The city was historically known as Julfar. Archaeological evidence has demonstrated that the settlement known as Julfar shifted location over time as harbour channels silted up. Excavations of a sizable tell, which revealed remnants of a Sassanid Era fortification indicate that early Julfar was located in the Shamal area, not far from other sites of historical/archaeological interest such as Sheba's Palace and the largest Umm Al Nar tombs found on the Arabian Peninsula. Sources say that Julfar was inhabited by the Azd (They were a branch of the Kahlan tribe, which was one of the two branches of Qahtan (the aboriginal Arabs), the other being Himyar.) during the eighth and ninth centuries AD, and that the houses of the Azd were built of wood.
Sights in Ras Al Khaimah include the prehistoric tombs of Um An Nar and the Jazirat al-Hamra ghost town.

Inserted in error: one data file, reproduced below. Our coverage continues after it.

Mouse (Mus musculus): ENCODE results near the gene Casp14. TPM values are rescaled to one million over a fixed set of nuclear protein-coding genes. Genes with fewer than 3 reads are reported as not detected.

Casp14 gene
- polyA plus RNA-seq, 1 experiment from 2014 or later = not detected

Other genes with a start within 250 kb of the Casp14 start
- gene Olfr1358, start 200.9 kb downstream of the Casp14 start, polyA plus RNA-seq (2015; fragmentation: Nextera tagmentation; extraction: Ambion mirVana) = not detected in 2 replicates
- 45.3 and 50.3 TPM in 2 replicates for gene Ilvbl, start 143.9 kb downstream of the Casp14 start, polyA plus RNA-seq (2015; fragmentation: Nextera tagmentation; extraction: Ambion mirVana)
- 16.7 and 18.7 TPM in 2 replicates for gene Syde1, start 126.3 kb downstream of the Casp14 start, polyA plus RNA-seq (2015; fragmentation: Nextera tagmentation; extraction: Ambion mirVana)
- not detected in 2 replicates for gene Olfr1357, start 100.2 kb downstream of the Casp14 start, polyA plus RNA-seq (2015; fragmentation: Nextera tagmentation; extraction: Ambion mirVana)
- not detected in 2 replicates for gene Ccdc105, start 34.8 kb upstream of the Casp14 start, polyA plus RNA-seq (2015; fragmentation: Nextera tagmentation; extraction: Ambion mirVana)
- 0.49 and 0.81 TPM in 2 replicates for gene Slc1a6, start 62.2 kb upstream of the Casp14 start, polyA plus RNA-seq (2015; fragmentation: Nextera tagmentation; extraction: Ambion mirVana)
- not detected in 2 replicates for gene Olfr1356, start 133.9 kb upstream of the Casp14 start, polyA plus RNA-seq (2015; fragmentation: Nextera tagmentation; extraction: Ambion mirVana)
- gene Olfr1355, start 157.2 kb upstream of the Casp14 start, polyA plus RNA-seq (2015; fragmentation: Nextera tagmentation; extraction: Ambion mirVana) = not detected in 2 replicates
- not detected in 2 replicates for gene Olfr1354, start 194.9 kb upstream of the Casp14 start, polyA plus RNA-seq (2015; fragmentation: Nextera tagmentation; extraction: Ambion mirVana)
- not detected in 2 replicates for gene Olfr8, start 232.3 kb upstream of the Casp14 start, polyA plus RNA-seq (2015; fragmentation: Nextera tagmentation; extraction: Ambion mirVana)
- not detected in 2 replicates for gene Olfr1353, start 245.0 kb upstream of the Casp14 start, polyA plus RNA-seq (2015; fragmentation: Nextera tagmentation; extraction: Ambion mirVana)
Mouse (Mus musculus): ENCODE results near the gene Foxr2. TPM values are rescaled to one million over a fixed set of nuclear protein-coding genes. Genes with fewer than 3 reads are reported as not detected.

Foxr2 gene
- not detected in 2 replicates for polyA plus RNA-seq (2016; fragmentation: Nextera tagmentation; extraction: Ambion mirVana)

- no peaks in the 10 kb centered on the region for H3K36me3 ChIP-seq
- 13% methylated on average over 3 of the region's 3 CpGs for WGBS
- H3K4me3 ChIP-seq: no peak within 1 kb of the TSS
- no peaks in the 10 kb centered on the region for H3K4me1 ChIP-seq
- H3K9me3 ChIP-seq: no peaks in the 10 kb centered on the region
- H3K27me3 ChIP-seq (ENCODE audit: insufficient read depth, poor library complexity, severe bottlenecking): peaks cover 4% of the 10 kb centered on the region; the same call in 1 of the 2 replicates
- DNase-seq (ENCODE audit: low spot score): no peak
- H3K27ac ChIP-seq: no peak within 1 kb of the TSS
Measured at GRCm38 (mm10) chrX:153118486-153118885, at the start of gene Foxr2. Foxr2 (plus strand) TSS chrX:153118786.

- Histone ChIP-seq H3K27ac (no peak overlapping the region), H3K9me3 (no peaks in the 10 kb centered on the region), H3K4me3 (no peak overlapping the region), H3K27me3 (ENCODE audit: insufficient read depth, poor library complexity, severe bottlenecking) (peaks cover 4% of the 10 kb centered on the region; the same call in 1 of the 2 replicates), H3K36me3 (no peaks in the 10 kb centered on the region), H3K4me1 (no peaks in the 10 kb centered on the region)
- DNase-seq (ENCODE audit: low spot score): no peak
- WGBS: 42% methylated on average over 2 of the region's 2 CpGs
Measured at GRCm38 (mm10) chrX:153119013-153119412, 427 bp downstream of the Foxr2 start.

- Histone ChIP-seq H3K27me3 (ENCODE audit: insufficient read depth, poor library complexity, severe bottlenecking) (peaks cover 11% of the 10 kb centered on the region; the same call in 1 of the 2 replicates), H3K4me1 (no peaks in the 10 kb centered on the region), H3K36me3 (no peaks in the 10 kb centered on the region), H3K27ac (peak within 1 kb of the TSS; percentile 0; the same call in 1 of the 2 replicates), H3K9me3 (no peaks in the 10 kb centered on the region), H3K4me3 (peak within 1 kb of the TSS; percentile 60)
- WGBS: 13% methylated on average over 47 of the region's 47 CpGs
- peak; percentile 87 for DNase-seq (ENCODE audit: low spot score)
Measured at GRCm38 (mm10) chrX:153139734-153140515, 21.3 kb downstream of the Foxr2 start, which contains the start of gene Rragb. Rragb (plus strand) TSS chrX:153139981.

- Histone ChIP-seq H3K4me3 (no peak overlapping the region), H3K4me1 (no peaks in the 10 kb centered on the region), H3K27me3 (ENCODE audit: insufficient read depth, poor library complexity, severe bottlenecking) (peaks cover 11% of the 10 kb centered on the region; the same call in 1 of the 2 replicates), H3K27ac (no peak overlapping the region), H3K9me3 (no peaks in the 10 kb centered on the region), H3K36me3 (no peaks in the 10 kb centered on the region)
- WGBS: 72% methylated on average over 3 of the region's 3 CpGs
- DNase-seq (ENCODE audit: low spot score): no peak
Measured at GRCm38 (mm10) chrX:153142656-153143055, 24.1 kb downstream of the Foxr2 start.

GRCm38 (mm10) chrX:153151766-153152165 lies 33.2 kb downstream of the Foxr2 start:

Jazirat al-Hamra, or the Red Island, located in Ras al Khaimah, is one of the seven emirates that form the U.A.E. It is also known as the ghost town. The story goes that this town was haunted, which is the reason why it was abandoned, and has remained uninhabited and neglected since 1968.
Occupied by the Za’ab tribe, this coastal village was created in the 14th century on a peninsula. They were also called Hadhr, which is the local name for coastal Bedouins, whose livelihood depended mainly on pearling.
The 1930s economic crises saw the decline of the natural pearl industry. Few years later, this town was deserted when the inhabitants moved out, attracted by the prospect of better living conditions offered by the local government.